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No More Version Numbers For HTML 336

An anonymous reader writes "HTML5 will be the last version of HTML that carries a version number. Ian Hickson, a Google engineer and editor of the HTML5 standard, announced that the language will be transitioned to a 'living standard' without version numbers. A bit like Chrome, if you will."
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No More Version Numbers For HTML

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  • by Anonymous Coward on Thursday January 20, 2011 @04:21PM (#34943858)
    Go straight to the source [whatwg.org] instead.
  • by Anonymous Coward on Thursday January 20, 2011 @04:37PM (#34944064)

    Their justifications for the decision are here:


  • Re:Not a Standard. (Score:4, Informative)

    by Anonymous Coward on Thursday January 20, 2011 @04:53PM (#34944262)

    The real reason is because the committee which desides whats in the standard couldn't get a consensus, so HTML 5 took forever and its still not a W3C recormendation.

    Look at http://www.w3schools.com/w3c/w3c_html.asp

    HTML 4.01 became a W3C Recommendation 24. December 1999
    XHTML 1.0 became a W3C Recommendation 20. January 2000
    On January 22nd, 2008, W3C published a working draft for HTML 5.

    So 10 years after xhtml 1.0 we still dont have a W3C recormendation for HTML 5, if HTML 6 carried on business as usual then we would probably be looking at 2025 for it...

  • Bad interpretation (Score:5, Informative)

    by robmv ( 855035 ) on Thursday January 20, 2011 @05:09PM (#34944512)

    What was said is that the moving spec in development is now called HTML, when a snapshot is taken it will be called HTML5, next HTMLX.X.X or any other name. The WHATWG spec is not a finalized document, HTML5 will be snapshoted sometime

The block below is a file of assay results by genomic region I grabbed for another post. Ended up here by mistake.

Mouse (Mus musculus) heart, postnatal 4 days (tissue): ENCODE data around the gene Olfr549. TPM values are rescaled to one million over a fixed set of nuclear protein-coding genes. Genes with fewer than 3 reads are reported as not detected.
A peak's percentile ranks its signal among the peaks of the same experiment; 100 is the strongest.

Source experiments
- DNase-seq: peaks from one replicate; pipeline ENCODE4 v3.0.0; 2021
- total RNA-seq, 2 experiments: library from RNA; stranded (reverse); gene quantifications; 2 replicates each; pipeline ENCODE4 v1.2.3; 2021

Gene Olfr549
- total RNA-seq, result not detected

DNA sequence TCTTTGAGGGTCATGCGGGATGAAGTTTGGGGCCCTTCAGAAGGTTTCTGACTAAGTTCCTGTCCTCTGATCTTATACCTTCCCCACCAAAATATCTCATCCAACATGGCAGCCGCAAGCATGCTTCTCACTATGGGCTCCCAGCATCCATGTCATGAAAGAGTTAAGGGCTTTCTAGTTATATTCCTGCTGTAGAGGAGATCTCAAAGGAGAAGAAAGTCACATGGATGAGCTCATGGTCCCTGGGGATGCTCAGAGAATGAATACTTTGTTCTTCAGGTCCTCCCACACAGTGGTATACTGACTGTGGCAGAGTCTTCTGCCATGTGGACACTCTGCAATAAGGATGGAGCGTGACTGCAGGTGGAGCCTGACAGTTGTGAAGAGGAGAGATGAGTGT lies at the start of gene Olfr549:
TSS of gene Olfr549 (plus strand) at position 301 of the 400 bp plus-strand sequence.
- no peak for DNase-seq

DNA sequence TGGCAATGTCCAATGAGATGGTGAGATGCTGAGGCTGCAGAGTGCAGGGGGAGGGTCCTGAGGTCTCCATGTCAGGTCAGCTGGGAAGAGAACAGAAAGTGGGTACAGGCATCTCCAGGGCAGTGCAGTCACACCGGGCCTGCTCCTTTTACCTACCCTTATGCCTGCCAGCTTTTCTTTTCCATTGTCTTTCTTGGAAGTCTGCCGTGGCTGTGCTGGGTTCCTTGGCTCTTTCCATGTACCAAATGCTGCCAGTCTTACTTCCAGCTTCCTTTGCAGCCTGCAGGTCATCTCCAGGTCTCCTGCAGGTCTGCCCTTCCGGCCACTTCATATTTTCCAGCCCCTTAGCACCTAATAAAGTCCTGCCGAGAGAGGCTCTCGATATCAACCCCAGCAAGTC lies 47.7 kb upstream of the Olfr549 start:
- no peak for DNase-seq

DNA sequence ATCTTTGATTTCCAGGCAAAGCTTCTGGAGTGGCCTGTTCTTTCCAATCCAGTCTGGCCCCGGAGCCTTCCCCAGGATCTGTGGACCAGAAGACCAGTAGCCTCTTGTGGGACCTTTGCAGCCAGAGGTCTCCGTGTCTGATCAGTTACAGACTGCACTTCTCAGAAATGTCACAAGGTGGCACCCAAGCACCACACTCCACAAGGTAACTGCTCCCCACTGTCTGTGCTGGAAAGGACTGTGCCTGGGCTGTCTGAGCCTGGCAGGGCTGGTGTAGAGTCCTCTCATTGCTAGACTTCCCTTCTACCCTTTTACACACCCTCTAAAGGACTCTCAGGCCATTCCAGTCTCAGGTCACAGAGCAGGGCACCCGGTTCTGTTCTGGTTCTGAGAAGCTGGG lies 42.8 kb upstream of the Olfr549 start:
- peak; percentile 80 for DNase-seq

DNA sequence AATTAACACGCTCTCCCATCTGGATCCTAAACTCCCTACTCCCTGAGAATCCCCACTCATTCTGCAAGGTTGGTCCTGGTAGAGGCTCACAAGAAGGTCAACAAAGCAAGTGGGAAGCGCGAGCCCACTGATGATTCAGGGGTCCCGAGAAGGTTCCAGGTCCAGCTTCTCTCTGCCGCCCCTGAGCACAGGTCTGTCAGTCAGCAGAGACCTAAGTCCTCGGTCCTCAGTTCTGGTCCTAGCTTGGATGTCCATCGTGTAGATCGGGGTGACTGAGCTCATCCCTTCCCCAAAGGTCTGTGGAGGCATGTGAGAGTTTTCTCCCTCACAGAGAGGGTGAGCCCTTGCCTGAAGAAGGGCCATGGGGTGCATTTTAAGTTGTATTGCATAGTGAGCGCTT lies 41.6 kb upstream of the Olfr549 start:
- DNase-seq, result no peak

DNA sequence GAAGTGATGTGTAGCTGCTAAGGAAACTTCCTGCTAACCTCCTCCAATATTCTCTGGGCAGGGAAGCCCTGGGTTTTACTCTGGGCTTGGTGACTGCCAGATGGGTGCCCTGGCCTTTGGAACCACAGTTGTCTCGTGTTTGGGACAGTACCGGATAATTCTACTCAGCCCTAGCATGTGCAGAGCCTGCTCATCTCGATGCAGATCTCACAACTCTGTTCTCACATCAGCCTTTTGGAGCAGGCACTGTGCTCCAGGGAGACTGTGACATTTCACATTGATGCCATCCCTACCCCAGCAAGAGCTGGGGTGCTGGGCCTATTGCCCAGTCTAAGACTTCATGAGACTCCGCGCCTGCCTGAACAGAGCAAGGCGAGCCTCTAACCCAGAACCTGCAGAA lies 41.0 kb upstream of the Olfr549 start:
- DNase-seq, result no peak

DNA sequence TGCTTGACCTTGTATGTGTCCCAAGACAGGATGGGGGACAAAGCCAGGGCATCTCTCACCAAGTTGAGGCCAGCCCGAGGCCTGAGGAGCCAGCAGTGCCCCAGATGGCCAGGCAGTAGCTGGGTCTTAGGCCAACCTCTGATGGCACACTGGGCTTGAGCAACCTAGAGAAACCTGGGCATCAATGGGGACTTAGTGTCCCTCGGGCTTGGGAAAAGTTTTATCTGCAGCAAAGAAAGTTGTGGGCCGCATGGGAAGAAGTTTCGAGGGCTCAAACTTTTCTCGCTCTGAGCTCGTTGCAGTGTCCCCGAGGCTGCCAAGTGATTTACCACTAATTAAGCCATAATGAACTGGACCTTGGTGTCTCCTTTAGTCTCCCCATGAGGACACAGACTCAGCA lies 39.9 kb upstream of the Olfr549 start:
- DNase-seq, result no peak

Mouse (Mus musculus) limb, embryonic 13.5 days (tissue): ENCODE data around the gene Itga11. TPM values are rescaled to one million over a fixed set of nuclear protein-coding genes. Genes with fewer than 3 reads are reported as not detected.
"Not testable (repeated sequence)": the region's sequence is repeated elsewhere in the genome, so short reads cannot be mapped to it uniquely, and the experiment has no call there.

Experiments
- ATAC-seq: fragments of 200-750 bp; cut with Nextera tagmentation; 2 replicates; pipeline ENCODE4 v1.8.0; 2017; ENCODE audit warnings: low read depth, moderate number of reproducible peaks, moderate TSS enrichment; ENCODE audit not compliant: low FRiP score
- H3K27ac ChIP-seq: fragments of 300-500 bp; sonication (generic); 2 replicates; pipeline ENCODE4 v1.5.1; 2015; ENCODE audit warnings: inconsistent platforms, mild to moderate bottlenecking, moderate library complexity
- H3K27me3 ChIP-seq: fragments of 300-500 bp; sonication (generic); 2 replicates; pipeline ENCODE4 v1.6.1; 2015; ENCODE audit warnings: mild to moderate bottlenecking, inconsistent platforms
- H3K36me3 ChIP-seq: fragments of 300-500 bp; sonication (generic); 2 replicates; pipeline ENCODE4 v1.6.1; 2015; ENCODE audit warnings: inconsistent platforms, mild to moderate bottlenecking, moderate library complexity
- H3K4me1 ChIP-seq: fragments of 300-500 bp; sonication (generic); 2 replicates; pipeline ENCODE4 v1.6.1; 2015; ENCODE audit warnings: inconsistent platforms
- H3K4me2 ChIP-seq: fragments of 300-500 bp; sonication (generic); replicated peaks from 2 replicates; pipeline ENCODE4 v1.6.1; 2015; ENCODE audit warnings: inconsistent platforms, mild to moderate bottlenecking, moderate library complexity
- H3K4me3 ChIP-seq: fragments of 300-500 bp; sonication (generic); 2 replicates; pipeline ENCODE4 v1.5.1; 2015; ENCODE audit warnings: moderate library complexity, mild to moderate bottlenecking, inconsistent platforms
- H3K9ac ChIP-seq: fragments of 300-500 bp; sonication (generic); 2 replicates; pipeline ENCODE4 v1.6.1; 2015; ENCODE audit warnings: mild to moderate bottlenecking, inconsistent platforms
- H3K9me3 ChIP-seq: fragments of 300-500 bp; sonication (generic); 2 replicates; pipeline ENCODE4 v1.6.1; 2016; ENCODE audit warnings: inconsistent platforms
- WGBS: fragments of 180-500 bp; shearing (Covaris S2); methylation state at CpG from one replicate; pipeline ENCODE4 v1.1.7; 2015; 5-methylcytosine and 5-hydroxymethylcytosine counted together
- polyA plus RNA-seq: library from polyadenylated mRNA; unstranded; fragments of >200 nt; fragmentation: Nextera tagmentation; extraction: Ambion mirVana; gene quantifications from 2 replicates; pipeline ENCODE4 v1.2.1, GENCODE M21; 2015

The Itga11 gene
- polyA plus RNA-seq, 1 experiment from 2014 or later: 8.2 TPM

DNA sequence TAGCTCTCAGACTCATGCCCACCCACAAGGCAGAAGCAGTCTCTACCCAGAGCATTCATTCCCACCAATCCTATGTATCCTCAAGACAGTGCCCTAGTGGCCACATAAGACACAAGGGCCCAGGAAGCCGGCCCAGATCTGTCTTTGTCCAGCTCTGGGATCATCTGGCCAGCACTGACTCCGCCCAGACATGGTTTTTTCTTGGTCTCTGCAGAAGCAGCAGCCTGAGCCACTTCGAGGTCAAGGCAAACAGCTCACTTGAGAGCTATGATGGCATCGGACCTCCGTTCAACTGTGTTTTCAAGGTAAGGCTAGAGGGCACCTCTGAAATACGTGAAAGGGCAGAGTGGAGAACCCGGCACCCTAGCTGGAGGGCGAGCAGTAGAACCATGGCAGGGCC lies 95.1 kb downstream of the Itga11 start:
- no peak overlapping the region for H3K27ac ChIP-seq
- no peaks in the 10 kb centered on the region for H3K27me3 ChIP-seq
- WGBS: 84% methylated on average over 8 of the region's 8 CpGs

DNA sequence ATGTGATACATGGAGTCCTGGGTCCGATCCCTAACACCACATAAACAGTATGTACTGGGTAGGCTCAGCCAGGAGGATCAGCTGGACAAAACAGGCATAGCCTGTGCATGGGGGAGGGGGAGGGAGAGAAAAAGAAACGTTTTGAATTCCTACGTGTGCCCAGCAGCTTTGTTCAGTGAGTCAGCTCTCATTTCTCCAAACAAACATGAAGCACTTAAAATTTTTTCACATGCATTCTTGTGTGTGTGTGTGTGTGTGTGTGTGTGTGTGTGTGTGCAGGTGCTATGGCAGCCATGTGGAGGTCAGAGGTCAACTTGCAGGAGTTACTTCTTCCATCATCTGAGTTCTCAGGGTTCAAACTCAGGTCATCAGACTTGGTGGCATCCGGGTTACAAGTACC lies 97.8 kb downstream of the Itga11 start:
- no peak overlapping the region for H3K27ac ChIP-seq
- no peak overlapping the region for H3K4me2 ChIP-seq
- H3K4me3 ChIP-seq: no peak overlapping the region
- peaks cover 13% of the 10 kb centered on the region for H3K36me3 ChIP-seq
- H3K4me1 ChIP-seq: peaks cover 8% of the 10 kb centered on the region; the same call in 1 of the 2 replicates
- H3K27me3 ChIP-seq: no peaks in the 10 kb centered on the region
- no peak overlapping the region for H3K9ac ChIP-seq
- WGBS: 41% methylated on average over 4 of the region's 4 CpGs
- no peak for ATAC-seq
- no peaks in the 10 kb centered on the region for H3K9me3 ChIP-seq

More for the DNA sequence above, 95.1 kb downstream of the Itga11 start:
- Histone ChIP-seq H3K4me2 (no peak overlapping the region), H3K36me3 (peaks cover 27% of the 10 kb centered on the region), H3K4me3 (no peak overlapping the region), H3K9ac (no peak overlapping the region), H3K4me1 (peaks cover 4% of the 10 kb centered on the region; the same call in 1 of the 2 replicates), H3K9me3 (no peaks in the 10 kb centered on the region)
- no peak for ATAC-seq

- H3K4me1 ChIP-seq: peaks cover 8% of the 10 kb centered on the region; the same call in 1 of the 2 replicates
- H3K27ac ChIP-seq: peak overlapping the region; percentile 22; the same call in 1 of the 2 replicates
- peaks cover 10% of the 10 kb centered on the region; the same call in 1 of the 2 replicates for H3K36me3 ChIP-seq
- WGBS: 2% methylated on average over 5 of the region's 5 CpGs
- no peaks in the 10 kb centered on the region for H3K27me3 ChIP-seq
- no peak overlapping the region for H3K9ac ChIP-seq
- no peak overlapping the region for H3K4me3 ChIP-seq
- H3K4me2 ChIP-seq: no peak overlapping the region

• Re:Huh? (Score:4, Informative)

    by DragonWriter ( 970822 ) on Thursday January 20, 2011 @05:27PM (#34944776)

    Since when did Google become the keepers of the HTML spec?

    Google is not "the keepers of the HTML spec". Ian Hickson, who happens to work for Google, is the editor of the HTML5 spec. Usually, spec maintainers work for a firm involved in the area the spec addresses.

    I think a randomly changing feature-set sounds like a bad idea.

    In none of the discussion of this change has there been any indication that the WHATWG process for HTML will involve random changes.

    HTML is supposed to be a standard, not something which just changes without any real control behind that.

    There is a process, which is discussed in the WHATWG FAQ [whatwg.org]. The process just doesn't involve version numbers anymore.

  • by Bogtha ( 906264 ) on Thursday January 20, 2011 @05:38PM (#34944936)

    How does removing the version number help the people who need to implement and work with the standard?

    It doesn't, it's a fucking disaster. I'll give a concrete example. I used HTML 5 audio on a site with a Flash fallback for browsers that didn't support it. All is good and well. One day, I start getting complaints that the audio is broken. Turns out that a) the HTML 5 spec had changed and b) Firefox had changed to match in a minor point release. Firefox 3.51 worked, Firefox 3.5.2 didn't, as I recall. The new API was indistinguishable from the old API in as much as all the same objects and functions were there, but a return value had changed. So, even with the best practice method of feature detection, anybody writing to the old API was screwed.

    So I fixed it up by removing the HTML 5 audio and made the decision to wait until HTML 5 was published in its final form. Something that I should have done to begin with really, it's madness to use HTML 5 at the moment as it's just not finished yet. You don't know what is going to change.

    And now they want to do away with a "final" version altogether? Gee thanks, guys! How am I going to be able to trust it to be stable enough to rely on ever again? What's going to stop the same thing from happening over and over again?

  • by Anonymous Coward on Thursday January 20, 2011 @06:06PM (#34945378)

    Indeed, and as that article points out, this change in naming applies ONLY to what the WhatWG was calling "HTML5", not to be confused with what W3C calls "HTML 5." For anyone that's been following this, or has read Zeldman's HTML5 book, knows, "HTML5" and "HTML 5" can refer to entirely different sets of standards.

    The W3C, as far as I can tell, is still taking "snapshots" of WhatWG's "HTML" spec and numbering them, and the W3C is still the primary authority when it comes to official web specifications.

    This change really isn't as big of a deal as people here seem to think, and the original article does confuse the issue.

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